What to expect when weaning: Common challenges and how to overcome them

What to expect when weaning: Common challenges and how to overcome them

I wish someone had shared with me information about what to expect when weaning and how to overcome common challenges. In a previous article, I’ve talked about the stressful weaning journey with my firstborn. A lot of that stress was due to misinformation and ‘noise’ around starting solids. As an OT, mother of 3 and co-author of Weaning Sense, I’ve made it my life’s work to offer support to parents navigating parenthood and all it’s challenges – weaning being one of them. What I would love for you to take away from this article is a sense of preparedness when it comes to weaning. yes, there will be challenges, but being prepared can help make the transition to solids smoother.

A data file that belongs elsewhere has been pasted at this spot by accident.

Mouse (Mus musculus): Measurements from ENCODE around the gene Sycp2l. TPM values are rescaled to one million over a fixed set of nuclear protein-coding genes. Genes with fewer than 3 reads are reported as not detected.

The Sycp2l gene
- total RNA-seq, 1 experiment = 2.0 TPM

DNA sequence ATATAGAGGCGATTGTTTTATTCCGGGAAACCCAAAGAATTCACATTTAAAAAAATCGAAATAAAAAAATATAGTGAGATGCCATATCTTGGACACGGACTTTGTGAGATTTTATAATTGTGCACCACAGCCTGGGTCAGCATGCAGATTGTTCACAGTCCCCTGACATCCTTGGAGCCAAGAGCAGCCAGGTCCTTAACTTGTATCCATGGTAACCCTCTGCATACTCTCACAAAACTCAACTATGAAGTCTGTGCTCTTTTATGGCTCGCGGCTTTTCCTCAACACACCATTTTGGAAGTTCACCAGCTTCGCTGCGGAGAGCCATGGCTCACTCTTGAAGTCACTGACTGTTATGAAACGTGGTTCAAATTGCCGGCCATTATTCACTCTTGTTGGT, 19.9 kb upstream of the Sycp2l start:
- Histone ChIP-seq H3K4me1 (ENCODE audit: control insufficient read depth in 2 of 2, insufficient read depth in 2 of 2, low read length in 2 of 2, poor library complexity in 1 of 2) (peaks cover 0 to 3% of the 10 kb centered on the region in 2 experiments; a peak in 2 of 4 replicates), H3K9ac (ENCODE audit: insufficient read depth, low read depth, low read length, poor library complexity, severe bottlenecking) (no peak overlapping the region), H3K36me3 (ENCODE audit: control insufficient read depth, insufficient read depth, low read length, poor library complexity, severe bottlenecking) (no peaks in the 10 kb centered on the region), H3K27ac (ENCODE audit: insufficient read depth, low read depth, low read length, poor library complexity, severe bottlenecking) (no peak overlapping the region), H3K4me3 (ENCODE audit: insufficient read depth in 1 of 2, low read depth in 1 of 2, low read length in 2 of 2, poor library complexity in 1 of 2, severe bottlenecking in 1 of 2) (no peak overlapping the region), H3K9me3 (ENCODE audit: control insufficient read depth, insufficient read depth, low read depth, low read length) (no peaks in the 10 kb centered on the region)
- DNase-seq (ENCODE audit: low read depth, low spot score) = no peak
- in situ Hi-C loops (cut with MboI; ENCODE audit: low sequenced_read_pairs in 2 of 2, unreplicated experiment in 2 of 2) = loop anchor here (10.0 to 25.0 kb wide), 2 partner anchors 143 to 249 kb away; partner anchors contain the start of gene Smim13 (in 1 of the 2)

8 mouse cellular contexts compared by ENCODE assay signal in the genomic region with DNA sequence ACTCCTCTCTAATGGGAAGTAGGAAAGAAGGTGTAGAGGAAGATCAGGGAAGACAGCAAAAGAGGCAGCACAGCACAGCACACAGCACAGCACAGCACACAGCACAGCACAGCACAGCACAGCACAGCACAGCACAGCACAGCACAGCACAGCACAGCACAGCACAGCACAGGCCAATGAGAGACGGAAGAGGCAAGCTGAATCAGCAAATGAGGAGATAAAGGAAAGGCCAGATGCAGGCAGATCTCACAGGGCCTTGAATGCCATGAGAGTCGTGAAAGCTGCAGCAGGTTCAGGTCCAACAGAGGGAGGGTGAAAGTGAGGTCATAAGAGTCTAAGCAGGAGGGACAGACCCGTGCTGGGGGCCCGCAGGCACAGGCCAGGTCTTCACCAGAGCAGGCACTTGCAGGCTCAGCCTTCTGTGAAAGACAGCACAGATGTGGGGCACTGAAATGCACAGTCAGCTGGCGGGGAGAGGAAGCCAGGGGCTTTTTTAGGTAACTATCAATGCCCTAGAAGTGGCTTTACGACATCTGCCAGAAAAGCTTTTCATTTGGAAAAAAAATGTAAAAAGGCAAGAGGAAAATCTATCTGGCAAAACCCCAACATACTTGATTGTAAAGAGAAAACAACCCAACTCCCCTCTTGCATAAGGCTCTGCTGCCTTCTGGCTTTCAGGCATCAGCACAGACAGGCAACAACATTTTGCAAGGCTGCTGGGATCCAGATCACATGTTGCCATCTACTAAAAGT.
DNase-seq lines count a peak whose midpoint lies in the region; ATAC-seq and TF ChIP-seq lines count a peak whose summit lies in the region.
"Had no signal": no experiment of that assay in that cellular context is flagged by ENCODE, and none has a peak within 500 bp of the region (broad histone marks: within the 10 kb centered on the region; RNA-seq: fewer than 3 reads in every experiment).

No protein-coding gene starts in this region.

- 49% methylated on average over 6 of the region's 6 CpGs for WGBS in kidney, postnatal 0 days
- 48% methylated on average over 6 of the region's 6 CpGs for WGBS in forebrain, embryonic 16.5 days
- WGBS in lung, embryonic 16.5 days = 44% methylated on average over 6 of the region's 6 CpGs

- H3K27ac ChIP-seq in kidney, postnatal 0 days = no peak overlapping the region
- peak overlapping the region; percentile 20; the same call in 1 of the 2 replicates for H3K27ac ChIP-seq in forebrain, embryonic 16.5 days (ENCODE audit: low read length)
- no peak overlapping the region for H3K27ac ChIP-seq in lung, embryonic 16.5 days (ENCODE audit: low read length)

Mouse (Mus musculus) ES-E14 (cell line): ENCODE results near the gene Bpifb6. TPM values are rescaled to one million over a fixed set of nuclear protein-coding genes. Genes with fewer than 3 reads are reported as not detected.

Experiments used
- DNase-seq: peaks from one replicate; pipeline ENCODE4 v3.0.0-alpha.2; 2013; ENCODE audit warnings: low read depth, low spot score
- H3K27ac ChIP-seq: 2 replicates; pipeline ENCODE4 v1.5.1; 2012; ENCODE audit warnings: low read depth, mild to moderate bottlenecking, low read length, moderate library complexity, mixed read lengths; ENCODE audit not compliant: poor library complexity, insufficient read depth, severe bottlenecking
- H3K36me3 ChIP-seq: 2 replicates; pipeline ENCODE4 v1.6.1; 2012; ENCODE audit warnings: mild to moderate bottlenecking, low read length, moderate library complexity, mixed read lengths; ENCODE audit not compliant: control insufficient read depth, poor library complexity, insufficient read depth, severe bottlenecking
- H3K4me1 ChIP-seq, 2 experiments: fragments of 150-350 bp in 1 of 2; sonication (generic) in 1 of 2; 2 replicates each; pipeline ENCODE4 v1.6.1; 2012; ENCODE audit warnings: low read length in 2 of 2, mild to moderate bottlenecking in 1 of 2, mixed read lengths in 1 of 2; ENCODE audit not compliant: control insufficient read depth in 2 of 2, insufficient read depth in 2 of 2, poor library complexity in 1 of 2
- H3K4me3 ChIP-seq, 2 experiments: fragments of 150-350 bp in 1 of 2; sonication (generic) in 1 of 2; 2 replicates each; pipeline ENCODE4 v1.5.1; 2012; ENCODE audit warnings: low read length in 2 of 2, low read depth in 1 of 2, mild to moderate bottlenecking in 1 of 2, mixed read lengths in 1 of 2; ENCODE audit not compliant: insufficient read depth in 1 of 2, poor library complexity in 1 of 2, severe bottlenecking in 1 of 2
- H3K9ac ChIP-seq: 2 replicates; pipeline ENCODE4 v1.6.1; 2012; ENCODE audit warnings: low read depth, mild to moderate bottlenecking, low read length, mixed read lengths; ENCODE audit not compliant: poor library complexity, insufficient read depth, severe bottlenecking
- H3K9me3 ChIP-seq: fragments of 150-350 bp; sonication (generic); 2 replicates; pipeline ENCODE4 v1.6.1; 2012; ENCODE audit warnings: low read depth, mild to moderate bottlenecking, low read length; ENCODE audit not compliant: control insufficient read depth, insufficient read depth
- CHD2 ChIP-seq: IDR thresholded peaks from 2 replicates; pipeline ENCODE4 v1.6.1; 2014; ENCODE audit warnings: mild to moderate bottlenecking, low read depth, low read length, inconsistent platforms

Here are some common challenges you may encounter when weaning your baby and tips on how to overcome them:

Refusal of new foods

Your baby may refuse new foods or spit them out. To overcome this challenge, offer small amounts of new foods, be patient and try again another time.


As your baby’s digestive system adjusts to solid foods, they may experience constipation. To help prevent this, offer plenty of fluids and fibre-rich whole foods, such as prunes, pears, or peas.

Upset stomach

Some babies may experience an upset stomach or diarrhoea as they adjust to new foods. To help prevent this, introduce new foods slowly and monitor your baby’s reaction.

Regression in breastfeeding

Some babies may want to breastfeed more often when you start to introduce solid foods. To avoid this, offer a breastfeed after solid foods, so your baby is not too hungry.

Frustration and impatience

The weaning process can be frustrating for both you and your baby. Take it slow and be patient with the process. Try to make it fun by offering a variety of foods and textures, and by involving your baby in the process.

Weaning from breastfeeding: How to ensure your baby is still getting the nutrients they need